Mon Jan 22nd, 2007 at 10:34:21 AM EST
It's not only the USA where conservatives maintain for anachronistic historical grudges.
In the leftist and most foreign-born district of Berlin, part of a street (Kochstraße) is to be renamed Rudi-Dutschke-Staße. Rudi Dutschke was the most vocal leader of the student movement in Germany in the Sixties, someone like Daniel "Dany le rouge"/"Red Danny" Cohn-Bendit, though more ideological. A failed assassination attempt on him by a right-winger in 1968 was a key event in radicalising the movement.
Dutschke is long dead, long hair is no more strange, nor the street protests or sitting blockades he organised, but the mighty right-wing Axel Springer Verlag media company and the Christian Democrats of Berlin-Kreuzberg still seem to remember Public Enemy No. 1. What priorities!
After a two-year tussle, they got a referendum on blocking the street naming, held on Sunday. They failed 42.9% to 57.1%, and Dutschke won majority in all but two of the 88 precints...
Some detail on Dutschke.
He only organised nonviolent protests and discussions, chiefly against the Vietnam War. Nut he was provocative in words and looks, and the local Sun equivalent (Bild Zeitung), owned by the mightly Axel Springer Verlag (a bit like a German Murdoch), picked him as the personification of the student movements that should be character-assassinated. Soon he was called 'Public Enemy No. 1' by the Right (and Bild).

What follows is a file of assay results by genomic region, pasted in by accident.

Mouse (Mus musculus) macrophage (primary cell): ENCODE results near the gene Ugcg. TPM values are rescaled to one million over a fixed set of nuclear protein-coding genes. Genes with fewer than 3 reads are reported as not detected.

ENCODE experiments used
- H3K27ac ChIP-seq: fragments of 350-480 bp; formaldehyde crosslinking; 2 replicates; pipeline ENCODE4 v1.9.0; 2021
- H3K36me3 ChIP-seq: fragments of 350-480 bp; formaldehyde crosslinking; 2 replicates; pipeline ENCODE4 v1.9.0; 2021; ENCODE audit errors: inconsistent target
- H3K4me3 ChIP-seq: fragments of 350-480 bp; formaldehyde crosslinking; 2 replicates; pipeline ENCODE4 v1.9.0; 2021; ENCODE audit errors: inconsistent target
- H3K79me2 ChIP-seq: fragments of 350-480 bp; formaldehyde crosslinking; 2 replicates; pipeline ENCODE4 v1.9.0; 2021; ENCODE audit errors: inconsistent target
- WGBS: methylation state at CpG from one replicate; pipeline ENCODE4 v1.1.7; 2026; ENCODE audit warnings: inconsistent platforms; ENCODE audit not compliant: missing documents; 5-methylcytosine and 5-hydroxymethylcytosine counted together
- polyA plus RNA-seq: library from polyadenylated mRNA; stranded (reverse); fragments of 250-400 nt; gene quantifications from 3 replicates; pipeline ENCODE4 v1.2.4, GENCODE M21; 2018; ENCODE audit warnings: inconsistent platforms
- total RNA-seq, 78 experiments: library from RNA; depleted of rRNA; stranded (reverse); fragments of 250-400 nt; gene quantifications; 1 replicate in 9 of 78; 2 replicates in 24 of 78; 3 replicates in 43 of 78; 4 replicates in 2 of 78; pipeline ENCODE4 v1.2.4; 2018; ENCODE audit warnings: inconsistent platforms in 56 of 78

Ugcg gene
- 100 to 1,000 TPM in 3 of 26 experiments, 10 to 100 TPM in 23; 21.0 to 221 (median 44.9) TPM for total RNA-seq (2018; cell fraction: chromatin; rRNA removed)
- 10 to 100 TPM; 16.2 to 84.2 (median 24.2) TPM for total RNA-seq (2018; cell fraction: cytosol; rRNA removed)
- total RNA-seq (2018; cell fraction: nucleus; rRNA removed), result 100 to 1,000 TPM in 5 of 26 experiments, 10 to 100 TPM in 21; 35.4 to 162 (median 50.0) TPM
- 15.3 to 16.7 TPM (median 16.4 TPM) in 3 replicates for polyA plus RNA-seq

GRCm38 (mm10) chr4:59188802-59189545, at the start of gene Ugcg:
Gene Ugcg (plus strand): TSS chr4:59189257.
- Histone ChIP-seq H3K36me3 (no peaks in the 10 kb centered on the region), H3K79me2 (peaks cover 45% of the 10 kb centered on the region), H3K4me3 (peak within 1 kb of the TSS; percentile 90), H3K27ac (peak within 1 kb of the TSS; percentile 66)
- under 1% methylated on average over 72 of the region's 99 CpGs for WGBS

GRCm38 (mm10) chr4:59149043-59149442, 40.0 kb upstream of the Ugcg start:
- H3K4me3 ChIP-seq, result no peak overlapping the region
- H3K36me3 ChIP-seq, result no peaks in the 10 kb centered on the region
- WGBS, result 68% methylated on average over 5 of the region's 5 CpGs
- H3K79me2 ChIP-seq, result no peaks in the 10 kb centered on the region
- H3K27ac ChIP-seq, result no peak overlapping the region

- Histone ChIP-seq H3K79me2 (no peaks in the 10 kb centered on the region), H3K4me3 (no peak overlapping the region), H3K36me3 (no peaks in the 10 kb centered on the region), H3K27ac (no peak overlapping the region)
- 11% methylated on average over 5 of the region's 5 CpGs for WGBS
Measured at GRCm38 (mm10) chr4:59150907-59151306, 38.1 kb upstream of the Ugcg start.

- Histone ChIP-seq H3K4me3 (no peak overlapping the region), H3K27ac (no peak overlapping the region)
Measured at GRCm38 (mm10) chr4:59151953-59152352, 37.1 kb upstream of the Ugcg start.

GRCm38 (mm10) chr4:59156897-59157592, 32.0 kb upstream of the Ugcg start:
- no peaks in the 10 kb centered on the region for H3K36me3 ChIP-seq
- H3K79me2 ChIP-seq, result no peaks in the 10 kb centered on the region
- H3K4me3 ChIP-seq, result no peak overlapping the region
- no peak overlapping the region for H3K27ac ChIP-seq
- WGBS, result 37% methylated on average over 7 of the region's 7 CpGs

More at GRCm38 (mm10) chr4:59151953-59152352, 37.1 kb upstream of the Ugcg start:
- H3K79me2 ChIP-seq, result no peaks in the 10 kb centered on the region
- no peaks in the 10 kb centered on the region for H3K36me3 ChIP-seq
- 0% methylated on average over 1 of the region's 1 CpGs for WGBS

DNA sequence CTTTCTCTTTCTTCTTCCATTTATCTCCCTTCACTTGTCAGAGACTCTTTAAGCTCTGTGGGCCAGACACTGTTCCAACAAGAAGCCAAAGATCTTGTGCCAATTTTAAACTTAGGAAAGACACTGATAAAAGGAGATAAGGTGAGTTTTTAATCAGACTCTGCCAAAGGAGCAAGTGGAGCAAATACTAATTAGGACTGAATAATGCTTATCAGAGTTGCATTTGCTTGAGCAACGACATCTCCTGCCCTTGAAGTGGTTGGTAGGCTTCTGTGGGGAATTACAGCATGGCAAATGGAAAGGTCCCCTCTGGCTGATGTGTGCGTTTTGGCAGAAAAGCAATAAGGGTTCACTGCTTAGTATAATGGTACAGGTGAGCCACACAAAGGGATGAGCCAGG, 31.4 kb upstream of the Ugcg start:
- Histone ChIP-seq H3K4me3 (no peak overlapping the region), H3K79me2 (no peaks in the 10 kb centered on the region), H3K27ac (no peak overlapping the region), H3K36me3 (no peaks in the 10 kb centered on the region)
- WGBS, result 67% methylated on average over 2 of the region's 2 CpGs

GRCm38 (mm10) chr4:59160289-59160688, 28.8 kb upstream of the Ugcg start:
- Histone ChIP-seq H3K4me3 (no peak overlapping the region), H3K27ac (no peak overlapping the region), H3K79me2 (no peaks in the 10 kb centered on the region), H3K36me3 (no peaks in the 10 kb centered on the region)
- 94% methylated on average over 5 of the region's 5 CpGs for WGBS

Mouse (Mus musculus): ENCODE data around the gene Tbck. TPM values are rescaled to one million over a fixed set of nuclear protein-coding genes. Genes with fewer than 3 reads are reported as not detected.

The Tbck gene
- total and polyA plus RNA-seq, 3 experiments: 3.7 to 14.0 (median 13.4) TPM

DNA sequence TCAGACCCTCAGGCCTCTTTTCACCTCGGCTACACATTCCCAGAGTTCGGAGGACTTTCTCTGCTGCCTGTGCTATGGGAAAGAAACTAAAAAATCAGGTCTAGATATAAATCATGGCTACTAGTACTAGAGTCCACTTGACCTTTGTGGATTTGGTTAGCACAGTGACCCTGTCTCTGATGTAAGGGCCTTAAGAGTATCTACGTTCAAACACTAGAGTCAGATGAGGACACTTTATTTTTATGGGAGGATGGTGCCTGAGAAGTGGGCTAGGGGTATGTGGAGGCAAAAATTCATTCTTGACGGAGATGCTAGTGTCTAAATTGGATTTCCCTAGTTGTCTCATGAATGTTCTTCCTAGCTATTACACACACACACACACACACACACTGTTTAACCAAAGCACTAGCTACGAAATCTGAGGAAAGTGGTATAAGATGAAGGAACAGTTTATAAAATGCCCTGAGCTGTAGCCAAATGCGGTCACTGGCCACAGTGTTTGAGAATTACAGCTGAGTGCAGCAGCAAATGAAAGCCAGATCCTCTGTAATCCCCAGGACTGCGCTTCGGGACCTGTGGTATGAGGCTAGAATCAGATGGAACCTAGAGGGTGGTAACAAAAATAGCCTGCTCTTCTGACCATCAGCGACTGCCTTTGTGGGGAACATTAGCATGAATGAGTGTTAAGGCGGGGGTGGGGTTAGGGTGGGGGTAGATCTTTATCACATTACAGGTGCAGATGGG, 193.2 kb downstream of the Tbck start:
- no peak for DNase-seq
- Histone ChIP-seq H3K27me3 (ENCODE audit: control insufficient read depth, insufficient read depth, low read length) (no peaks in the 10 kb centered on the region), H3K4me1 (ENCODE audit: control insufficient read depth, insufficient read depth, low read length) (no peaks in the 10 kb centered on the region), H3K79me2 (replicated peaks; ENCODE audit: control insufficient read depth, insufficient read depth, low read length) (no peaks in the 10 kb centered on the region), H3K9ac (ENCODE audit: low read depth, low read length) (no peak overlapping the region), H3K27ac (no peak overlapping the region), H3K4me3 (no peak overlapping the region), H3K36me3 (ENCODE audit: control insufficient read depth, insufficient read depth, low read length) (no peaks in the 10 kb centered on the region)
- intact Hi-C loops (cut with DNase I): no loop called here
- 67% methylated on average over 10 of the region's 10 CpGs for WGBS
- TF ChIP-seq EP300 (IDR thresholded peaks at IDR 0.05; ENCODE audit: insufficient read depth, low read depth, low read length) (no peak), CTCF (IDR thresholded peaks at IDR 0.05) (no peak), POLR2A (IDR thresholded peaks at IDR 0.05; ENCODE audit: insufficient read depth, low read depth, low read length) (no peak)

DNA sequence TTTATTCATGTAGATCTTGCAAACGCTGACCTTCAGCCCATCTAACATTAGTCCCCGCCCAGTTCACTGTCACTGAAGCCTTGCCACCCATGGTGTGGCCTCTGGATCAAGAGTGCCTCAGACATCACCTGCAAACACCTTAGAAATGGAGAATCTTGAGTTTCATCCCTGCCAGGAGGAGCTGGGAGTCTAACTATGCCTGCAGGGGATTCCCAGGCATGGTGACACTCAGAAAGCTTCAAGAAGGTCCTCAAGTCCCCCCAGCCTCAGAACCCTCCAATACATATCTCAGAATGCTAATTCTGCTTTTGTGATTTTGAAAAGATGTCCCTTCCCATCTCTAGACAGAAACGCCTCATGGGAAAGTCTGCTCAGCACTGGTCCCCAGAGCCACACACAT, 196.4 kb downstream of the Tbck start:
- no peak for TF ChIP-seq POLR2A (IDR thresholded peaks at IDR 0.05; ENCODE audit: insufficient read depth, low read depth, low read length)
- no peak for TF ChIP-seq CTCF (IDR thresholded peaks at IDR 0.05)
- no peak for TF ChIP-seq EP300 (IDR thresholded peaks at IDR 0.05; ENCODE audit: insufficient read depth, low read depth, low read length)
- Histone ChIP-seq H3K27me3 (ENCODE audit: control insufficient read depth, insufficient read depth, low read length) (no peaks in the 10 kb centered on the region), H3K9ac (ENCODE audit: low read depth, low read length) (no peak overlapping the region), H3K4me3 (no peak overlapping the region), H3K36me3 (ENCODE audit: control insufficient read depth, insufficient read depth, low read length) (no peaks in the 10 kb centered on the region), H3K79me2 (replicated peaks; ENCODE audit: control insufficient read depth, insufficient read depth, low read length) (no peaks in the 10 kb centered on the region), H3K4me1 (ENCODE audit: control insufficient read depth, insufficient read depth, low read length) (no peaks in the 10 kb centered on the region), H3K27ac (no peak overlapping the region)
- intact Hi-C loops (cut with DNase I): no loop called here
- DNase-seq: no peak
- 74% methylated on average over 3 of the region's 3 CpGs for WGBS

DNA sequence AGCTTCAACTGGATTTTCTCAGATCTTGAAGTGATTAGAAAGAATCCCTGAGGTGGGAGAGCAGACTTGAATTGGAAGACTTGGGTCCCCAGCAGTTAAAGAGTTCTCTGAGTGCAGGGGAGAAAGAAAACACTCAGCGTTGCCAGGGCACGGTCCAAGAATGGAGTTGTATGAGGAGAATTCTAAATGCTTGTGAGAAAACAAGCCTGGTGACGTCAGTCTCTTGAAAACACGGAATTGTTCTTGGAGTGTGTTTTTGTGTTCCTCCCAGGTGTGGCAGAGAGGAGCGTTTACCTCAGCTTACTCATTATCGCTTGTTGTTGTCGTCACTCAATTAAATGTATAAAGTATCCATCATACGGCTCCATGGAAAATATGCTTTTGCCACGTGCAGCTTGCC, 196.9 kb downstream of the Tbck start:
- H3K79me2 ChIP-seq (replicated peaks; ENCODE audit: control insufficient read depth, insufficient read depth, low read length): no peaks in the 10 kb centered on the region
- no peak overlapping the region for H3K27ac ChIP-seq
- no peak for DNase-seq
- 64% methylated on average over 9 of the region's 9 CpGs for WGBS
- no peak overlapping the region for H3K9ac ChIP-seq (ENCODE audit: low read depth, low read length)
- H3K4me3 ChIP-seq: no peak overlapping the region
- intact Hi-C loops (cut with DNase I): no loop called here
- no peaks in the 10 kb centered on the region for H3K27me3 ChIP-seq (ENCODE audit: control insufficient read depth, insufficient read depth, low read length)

On 11 April 1968 in West-Berlin, a right-wing worker shot three bullets into Dutschke's head. He survived, but never fully recovered. (He would write letters to his shooter, paralleling John Paul II's practice a decade later, but his guy committed suicide in prison.)
Still, he continued his political activism and studies. In the seventies, he argued for a socialism without adherence to Moscow, he even showed activism for dissidents in the East Bloc, but got in trouble for a speech at the funeral of a dead left-extremist terrorist, though (for ideological reasons) he rejected the terrorism of the Rote Armee Fraktion (='Red Army Faction', in English known under the misnomer "Baader-Meinhof gang"). Though he was one of those jargon-heavy ideologues, he could organise, and was among those fostering the rise of the Greens.
In 1979, one of the epileptic fits he had since the assassination attempt struck him in the bathtub, and he died.
That the Axel Springer Verlag itself had the gall to participate in the campaign against the street renaming is breathtaking, even if,
as you can see on the pictures above, they have a HQ near the street to be renamed, and a crossing street named for their founder.
And the issue is still not over, the last overture will be private lawsuits against the renaming, including one by the media company.